The E.U. just voted to advance digital copyright rules that would force Google, Facebook and others to pay up
The European Parliament approved changes to digital copyright rules Wednesday designed to protect the content of publishers and artists on the Web, advancing a contentious battle between tech companies and creative industries over the future of free expression and intellectual property online.
The parliament voted 438 to 226 to allow news outlets to claim payments from tech platforms when they host copyrighted material. Web platforms, such as YouTube, Facebook and Twitter, would also be liable for copyright violations that may occur when users upload content that is owned by authors, musicians, songwriters and other content creators, according to the rules.
“I am very glad that despite the very strong lobbying campaign by the Internet giants, there is now a majority in the full house backing the need to protect the principle of fair pay for European creatives,” Axel Voss, a member of parliament who is leading efforts to establish the new rules, said in a news release Wednesday.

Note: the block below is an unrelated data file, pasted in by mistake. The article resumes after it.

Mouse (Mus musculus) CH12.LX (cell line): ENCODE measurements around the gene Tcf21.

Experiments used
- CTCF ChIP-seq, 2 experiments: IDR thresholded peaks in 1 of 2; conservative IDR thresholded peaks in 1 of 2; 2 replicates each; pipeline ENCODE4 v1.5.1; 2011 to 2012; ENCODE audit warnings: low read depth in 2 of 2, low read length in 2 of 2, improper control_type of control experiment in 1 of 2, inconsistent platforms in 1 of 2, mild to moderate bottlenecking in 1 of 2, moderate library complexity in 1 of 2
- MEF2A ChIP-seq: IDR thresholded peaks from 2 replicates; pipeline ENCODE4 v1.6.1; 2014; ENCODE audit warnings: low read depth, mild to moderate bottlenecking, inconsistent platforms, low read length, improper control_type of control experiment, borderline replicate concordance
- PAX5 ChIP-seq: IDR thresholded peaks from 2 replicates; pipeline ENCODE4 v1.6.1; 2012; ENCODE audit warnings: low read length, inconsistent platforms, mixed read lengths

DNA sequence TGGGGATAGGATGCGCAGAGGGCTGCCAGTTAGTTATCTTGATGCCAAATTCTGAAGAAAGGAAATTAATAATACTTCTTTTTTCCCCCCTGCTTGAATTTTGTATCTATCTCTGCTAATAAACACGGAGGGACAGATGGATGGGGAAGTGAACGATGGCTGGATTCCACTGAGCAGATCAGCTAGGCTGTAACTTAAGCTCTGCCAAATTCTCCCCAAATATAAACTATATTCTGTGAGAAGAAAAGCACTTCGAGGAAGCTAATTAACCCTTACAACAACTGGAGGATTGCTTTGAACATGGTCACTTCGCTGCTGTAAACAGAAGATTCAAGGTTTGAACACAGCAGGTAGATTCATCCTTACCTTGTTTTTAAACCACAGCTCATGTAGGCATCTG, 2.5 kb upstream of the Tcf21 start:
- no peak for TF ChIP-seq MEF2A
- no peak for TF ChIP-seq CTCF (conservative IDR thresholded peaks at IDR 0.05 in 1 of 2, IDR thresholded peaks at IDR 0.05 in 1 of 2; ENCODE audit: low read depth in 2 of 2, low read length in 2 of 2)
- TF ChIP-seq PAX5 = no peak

Critics say the rules will stifle free expression and creativity on the Internet, inviting a new censorship regime that will give media outlets and publishers concentrated power to decide what is permissible to share online.
Google, which owns YouTube, told The Washington Post in a statement: “People want access to quality news and creative content online. We’ve always said that more innovation and collaboration are the best way to achieve a sustainable future for the European news and creative sectors, and we’re committed to continued close partnership with these industries.“
The digital copyright proposal will have to be adopted by the European Union’s 28 member states before becoming law.
This story is developing.